SHANGHAI -- You had to turn left at Hugo Boss and walk by Lululemon to find Dustin Brown and Adrian Kempe of the Los Angeles Kings, and Anders Nilsson and Bo Horvat of the Vancouver Canucks.
Hockey neatly intersected with fashion Wednesday during a meet-and-greet session with the players and a hockey demonstration with kids at the Kerry Centre Mall on Nanjing Road to promote the 2017 China Games presented by O.R.G. Packaging. The Canucks play the Kings at Mercedes-Benz Arena on Thursday (7:30 a.m. ET; NBCSN, SN, TVA Sports), and at Wukesong Arena in Beijing on Saturday (3:30 a.m. ET; NHLN, SN, TVA Sports, NHL.TV).
This would be a lot like having a ball hockey clinic on Rodeo Drive in Beverly Hills or Fifth Avenue in New York. Except those shopping meccas almost seem practically understated compared to the glitzy commerce of Nanjing Road. At the mall, the kids were thrilled to take part in the demonstration, get autographs and pose with the teams' mascots. The love of mascots seems to cross all borders.
"They are excited for us to be here," said Kempe, who was born and raised in Kramfors, Sweden. "I think it's great. It draws a lot of fans, a lot of kids to the sport. It's great for hockey, and they should do this back home in Sweden too."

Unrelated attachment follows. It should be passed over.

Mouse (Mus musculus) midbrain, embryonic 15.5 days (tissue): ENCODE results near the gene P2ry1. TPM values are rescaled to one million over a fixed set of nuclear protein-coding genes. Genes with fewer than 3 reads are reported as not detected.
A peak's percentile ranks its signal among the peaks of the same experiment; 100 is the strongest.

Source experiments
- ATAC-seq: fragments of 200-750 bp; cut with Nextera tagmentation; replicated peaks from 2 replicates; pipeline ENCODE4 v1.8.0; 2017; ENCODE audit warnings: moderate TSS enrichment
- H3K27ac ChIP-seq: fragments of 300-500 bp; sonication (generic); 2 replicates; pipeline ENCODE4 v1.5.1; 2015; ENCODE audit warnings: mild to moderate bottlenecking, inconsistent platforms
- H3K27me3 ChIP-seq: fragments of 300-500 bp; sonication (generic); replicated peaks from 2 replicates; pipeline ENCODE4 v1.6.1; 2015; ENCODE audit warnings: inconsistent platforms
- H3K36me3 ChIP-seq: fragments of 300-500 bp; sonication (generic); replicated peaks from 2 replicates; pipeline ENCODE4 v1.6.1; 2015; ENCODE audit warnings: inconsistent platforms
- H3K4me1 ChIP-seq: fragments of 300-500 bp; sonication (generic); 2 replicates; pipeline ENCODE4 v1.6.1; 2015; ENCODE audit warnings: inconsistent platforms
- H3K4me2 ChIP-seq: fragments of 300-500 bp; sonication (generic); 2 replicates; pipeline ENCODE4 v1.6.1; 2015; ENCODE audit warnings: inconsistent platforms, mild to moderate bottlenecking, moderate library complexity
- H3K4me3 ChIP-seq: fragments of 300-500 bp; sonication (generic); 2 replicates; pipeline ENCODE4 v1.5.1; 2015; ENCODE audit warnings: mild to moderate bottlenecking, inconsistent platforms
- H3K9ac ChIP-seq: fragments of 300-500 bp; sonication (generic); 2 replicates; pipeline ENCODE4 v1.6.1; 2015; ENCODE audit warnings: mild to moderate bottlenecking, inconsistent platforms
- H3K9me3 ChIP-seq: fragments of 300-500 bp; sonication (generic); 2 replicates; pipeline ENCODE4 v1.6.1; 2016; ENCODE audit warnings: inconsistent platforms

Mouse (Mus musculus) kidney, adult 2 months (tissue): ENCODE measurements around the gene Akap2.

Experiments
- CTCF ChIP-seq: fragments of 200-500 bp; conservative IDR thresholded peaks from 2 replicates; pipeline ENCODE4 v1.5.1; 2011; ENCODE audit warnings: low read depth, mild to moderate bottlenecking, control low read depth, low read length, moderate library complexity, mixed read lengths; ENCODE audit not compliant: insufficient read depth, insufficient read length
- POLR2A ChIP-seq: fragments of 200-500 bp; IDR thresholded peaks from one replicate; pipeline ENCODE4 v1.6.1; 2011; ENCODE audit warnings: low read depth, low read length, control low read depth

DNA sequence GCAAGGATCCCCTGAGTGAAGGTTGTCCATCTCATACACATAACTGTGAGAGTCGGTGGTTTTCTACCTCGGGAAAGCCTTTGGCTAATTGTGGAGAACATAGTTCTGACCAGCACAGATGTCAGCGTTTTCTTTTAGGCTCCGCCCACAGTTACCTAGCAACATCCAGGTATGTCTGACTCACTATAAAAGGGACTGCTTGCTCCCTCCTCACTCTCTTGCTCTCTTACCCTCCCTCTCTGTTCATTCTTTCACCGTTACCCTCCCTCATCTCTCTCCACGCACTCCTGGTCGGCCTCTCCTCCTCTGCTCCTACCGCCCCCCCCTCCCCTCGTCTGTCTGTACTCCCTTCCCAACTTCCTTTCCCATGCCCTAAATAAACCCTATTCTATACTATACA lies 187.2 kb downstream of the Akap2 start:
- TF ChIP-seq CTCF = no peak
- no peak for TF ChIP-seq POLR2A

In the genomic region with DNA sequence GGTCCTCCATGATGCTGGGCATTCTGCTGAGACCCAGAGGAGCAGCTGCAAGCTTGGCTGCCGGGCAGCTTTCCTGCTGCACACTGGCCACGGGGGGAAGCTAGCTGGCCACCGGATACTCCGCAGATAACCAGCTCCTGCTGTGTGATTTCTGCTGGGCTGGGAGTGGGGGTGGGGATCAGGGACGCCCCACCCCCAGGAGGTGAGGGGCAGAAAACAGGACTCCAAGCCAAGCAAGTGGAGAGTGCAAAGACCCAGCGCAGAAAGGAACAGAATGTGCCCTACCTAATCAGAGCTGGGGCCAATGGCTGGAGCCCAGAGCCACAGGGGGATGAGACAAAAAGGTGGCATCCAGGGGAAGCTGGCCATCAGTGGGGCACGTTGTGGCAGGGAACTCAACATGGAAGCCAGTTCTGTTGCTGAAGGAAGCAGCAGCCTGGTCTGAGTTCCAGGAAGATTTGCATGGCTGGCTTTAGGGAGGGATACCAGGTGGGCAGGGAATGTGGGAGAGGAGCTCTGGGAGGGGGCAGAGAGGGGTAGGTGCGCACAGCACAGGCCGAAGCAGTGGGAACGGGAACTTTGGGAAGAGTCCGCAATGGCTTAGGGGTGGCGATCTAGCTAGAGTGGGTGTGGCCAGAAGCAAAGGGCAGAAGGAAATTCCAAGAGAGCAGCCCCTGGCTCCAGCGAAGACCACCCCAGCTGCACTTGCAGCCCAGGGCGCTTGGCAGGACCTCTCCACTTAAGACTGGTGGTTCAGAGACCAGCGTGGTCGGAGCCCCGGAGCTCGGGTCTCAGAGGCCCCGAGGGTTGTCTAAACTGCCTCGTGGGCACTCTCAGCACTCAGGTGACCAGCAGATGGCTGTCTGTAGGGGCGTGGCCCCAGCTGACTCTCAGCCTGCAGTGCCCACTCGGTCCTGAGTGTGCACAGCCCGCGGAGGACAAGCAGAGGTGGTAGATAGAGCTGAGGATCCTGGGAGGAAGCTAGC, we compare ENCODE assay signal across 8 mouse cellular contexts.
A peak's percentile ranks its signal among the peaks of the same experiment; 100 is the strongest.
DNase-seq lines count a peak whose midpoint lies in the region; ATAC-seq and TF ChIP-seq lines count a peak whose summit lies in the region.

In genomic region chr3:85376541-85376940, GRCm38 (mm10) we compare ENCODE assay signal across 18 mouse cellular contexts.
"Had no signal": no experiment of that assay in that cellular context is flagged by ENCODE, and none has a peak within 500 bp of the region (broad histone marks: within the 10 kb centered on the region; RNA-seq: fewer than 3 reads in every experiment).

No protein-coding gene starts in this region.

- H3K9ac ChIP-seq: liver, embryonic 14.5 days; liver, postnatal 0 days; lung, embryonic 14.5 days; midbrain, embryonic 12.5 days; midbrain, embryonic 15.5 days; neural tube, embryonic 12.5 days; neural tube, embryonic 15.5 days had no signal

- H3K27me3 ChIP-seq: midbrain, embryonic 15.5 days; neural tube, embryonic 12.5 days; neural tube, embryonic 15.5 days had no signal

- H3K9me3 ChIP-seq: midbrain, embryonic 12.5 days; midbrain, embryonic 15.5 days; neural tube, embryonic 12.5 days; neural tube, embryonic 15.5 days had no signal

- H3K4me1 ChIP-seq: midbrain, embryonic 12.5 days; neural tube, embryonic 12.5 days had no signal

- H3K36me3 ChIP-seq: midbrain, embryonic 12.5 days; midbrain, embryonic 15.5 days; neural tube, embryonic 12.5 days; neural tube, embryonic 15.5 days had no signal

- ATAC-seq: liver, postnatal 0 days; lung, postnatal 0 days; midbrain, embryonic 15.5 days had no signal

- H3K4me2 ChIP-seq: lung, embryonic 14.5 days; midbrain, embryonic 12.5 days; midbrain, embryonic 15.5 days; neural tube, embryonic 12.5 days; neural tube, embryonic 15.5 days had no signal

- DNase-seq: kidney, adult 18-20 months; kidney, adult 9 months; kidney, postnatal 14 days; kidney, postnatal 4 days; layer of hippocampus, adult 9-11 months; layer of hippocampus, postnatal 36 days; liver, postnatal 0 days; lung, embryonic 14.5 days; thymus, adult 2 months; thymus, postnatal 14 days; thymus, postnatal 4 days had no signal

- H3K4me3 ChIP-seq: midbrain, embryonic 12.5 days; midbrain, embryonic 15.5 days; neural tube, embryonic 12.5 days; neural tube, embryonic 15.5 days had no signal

Kempe, 21, has played in 25 NHL games. Brown, 32, has played 964 regular-season games (all with the Kings), represented the United States twice in the Olympic Games (2010, '14) and was with the Kings when they opened the NHL season against the Anaheim Ducks in London in 2007.
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In other words, Brown has done his globe-trotting share of hockey promotion. But bringing the NHL to China is unique, a historic step for the sport.
"It's a different feel, in a good way," Brown said. "We go to a lot of cities where there is a hockey environment. But these kids here today have never seen NHL players or hockey players that much. They're just excited to get a name on a jersey."
Kevin Westgarth, vice president of business development and international affairs for the League, helped with hosting duties.
"We're in a great position to be able to help grow the game here," he said. "It's something that absolutely makes sense. Even with the excitement we are seeing, it's certainly in its nascent stages. It's a young sport here."